In New Community Senior Citizens Housing Corp. v. Commissioner, 72 T.C. 372 (1979), we dismissed a petition for declaratory judgment under section 7428, a provision analogous to section 7476, on a similar basis. In that case, the taxpayer requested a ruling from the Commissioner as to whether certain proposed transactions would jeopardize its continuing qualification as a section 501(c)(3) organization. The Commissioner issued a ruling that one proposed transaction would jeopardize the taxpayer's tax exempt status. The taxpayer, therefore, filed a petition under section 7428, seeking our review of the Commissioner's ruling. In deciding that case, we noted that ‘an expressed Congressional purpose for the enactment of section 7428 was to provide prompt judicial review for organizations faced with the Commissioner's withdrawal of advance assurance of deductibility of contributions.‘ New Community Senior Citizens Housing Corp. v. Commissioner, supra at 375. We reasoned that ‘the evil associated with a revocation of tax exempt status - a loss of a deduction for contributions‘ was simply not present in that case. Although we recognized that revocation would be consistent with the Commissioner's ruling, any such revocation was speculative. The Commissioner had ruled that the proposed transactions would jeopardize exemption, not that revocation of the exemption would necessarily follow.

Here, inasmuch as there is no present threat to the Brewery Workers Fund's qualified status, the express purpose of Congress in providing a declaratory judgment remedy under section 7476 has not been met. We find that there is no actual controversy concerning the Teamsters trustees. Indeed, the Commissioner approved the merger agreement as negotiated and agreed to by the parties. That the merger later became unattractive to the Teamsters Fund, requiring judicial enforcement of the merger contract, is a controversy not cognizable under section 7476. Accordingly, these petitioners, Teamsters Fund trustees, have not demonstrated the adversity necessary for declaratory judgment under section 7476.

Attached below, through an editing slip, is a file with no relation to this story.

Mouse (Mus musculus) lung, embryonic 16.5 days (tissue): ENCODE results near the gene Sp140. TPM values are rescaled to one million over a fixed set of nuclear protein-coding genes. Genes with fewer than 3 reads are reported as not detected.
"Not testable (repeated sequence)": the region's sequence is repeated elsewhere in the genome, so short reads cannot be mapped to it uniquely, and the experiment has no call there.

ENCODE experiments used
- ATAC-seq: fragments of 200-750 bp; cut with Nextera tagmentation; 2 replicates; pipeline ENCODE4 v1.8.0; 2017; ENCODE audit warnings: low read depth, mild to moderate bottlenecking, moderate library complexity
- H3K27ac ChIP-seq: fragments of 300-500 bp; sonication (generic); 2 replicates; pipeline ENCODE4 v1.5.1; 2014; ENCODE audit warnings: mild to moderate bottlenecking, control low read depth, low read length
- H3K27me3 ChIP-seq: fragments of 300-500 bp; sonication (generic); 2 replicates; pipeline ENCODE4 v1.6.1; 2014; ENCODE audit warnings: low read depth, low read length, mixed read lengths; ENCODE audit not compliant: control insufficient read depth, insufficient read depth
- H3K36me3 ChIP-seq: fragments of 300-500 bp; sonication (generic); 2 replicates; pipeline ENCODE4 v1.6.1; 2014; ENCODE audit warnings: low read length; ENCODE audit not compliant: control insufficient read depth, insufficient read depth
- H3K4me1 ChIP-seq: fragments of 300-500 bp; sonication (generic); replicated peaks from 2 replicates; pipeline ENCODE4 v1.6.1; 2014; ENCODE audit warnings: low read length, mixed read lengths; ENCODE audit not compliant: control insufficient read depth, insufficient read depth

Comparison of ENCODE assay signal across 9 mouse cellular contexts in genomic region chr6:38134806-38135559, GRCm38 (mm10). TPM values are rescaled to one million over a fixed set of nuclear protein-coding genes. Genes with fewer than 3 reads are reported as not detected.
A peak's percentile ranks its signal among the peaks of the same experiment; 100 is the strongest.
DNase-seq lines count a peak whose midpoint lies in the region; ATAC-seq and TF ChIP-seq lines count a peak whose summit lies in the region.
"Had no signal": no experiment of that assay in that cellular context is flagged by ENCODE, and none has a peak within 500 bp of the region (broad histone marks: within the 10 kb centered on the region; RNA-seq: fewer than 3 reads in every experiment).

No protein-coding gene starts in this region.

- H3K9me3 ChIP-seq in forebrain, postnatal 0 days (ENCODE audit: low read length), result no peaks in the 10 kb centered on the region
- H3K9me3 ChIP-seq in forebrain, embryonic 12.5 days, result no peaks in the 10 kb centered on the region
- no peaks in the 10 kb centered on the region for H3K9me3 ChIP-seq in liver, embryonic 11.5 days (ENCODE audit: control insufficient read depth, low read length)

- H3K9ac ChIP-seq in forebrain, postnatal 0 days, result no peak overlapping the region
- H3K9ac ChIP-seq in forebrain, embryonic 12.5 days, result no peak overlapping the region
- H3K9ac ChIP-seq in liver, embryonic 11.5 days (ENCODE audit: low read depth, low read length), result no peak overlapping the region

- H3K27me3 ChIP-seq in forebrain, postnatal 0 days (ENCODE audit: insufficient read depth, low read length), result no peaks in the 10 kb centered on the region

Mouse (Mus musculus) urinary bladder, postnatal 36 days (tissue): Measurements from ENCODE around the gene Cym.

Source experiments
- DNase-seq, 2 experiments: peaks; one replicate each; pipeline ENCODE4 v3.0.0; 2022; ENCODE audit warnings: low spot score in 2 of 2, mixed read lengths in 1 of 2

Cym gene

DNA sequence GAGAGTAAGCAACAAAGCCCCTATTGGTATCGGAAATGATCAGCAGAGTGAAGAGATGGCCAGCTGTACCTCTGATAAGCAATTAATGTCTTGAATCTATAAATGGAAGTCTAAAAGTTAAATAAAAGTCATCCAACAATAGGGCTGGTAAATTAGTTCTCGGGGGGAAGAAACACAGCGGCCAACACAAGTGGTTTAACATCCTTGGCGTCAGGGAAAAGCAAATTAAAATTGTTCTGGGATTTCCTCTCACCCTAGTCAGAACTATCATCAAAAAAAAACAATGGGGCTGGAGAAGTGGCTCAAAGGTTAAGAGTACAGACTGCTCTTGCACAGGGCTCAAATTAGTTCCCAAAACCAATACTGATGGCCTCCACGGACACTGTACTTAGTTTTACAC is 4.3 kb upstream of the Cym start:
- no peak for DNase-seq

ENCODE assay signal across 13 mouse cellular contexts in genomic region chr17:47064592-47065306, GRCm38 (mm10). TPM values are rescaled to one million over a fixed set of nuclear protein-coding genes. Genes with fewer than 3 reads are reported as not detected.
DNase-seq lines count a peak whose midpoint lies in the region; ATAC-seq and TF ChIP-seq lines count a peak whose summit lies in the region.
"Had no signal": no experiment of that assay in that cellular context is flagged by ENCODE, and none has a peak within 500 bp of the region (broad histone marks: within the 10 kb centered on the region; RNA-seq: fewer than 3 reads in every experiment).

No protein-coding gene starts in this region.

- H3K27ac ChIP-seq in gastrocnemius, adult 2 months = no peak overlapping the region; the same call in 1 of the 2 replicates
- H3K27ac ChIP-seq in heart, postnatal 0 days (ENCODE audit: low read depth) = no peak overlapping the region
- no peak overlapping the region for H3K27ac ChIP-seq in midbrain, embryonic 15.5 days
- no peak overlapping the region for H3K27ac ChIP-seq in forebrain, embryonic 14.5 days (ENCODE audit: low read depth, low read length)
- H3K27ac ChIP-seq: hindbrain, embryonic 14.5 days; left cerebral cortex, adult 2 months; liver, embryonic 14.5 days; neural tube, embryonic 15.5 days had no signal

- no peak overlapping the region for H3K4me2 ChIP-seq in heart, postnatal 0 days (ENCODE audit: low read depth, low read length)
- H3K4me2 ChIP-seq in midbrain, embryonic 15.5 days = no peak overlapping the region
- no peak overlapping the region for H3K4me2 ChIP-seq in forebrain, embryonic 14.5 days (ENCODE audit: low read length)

(II) Teamsters Fund Participants

We next consider petitioners in docket numbers 12440-85R, and 12442-85R through 12444-85R. All of these petitioners are covered participants in the Teamsters Fund.

Section 7476(b)(1) provides that ‘a pleading may be filed under this section only by a petitioner who is the employer, the plan administrator, »or†>>>>> an employee who has qualified under regulations * * * as an interested party for purposes of pursuing administrative remedies within the Internal Revenue Service * * *.‘ Petitioners argue that they are interested parties within the meaning of section 1.7476-1(b), Income Tax Regs. Section 1.7476-1(b)(5) provides that in the case of an adverse determination with respect to whether a plan termination affects continuing qualification, ‘all present employees with accrued benefits under the plan, all former employees with vested benefits under the plan, and all beneficiaries of deceased former employees currently receiving benefits under the plan shall be interested parties.‘ Petitioners rely on section 1.7476-1(c)(1) of the regulations for the proposition that the status of an individual as an interested party is determined generally when notice of an application for determination is given. Thus, petitioners argue that as they were ‘present employees‘ of the Teamsters Fund at the time the 1983 application for determination was made, they are interested parties.

Clearly, the 1983 request concerned a determination with respect to the qualified status of the Brewery Workers Fund prior to the merger. Section 1.7476-1(b)(5), Income Tax Regs., makes it clear that to be an interested party, an employee must have accrued benefits (present employee), vested benefits (former employee), or be receiving benefits (beneficiary of a deceased former employee) under the plan. While petitioners may meet one of these categories with respect to the Teamsters Fund, they do not so qualify as interested parties with respect to the Brewery Workers Fund.

The legislative history of section 7476 provides that ‘to bring an action an individual must have been an employee of the employer during the period for which he is requesting the qualification of the plan.‘ S. Rept. 93-383, supra at 194-195. Petitioners here, who are participants in the Teamsters Fund, seek a declaratory judgment with respect to the Brewery Workers Fund. Clearly they are not now, nor have they ever been, employees of any employer contributing to the Brewery Workers Fund.

Nevertheless, petitioners appear to argue that by reason of the merger, employees participating in the Teamsters Fund are interested parties with respect to the Brewery Workers Fund, despite the fact that such employees have never participated in the Brewery Workers Fund. Section 7476 makes it clear that an interested party with respect to a plan must have vested or accrued benefits, or be receiving benefits under that plan. Petitioners do not now have, nor have they ever had, any such interests under the Brewery Workers Fund.